Grace's Warbler, Dendroica graciae, is a small perching bird and a species of New World warbler.
Grace's Warbler was discovered by Dr. Elliott Coues in the Rocky Mountains in 1864. Coues chose to name the new species after his 18-year-old sister, Grace Darling Coues, and his request was honored when Spencer Fullerton Baird described the species scientifically in 1865.
Grace's Warbler is a small bird, growing to 11 "? 13 cm in length. It is mostly gray on top, with broken black streaks across the back and flanks and two white bars on the wings. The throat and breast are a bright and vibrant yellow, and it has a yellow half-eye ring under the eye and a long yellow "eyebrow" stripe that starts at the base of the beak and runs above the eye, fading to white after it passes the eye. The rest of the underparts are white.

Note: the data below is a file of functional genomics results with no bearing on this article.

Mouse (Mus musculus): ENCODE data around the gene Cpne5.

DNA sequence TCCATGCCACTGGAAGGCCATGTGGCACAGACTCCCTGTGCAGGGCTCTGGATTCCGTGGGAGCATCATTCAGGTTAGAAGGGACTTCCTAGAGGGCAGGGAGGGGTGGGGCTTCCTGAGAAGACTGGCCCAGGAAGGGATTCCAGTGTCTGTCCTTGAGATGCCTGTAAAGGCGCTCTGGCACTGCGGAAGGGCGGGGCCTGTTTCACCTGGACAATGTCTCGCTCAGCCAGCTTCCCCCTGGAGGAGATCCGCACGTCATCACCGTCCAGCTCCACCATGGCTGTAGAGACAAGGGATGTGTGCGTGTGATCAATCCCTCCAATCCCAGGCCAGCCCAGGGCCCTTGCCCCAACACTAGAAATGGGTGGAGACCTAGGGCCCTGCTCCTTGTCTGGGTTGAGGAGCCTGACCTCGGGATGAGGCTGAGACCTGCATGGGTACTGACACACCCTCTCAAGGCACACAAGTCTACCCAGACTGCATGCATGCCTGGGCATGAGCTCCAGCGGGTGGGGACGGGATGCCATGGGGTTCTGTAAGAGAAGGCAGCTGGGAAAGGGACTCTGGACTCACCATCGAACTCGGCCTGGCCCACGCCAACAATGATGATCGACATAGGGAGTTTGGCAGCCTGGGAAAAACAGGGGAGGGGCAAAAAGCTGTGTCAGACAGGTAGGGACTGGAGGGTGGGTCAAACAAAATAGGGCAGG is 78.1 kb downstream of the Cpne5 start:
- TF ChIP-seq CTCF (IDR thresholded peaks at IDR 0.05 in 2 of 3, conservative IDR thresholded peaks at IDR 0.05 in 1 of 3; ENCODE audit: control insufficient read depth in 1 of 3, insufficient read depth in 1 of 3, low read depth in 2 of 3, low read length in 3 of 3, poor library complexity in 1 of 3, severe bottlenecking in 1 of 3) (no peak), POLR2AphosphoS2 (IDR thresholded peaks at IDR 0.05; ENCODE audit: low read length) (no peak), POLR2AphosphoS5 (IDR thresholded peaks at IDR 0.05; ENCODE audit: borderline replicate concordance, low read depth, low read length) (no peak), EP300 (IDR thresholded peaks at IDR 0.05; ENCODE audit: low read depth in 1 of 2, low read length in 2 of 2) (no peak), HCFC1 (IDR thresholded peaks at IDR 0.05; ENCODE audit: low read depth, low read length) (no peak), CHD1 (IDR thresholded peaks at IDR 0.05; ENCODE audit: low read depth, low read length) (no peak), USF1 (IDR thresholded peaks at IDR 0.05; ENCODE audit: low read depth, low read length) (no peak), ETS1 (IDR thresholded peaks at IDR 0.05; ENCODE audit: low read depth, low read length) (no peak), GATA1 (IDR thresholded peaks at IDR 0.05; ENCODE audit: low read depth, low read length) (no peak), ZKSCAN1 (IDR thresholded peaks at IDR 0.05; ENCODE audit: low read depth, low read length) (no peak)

Grace's Warblers are locally common in open mixed pine-oak woodlands above 2,000 m (7,000 feet). Grace's Warblers summer in the south-western United States and northern Mexico and migrate into Central America for the winter, traveling as far south as Nicaragua.
The nesting habits of Grace's Warblers are largely unknown, as nests are very rarely found. The nest is a compact cup of plant fibers, the inside lined with hair and feathers, placed high above ground on a tree branch, usually pine. The female lays 3 to 5 white or cream-colored eggs, speckled with brown, and ringed at the larger end.
Like the vast majority of warblers, Grace's Warbler is totally insectivorous. It will often hover to inspect pine cones for insect larvae.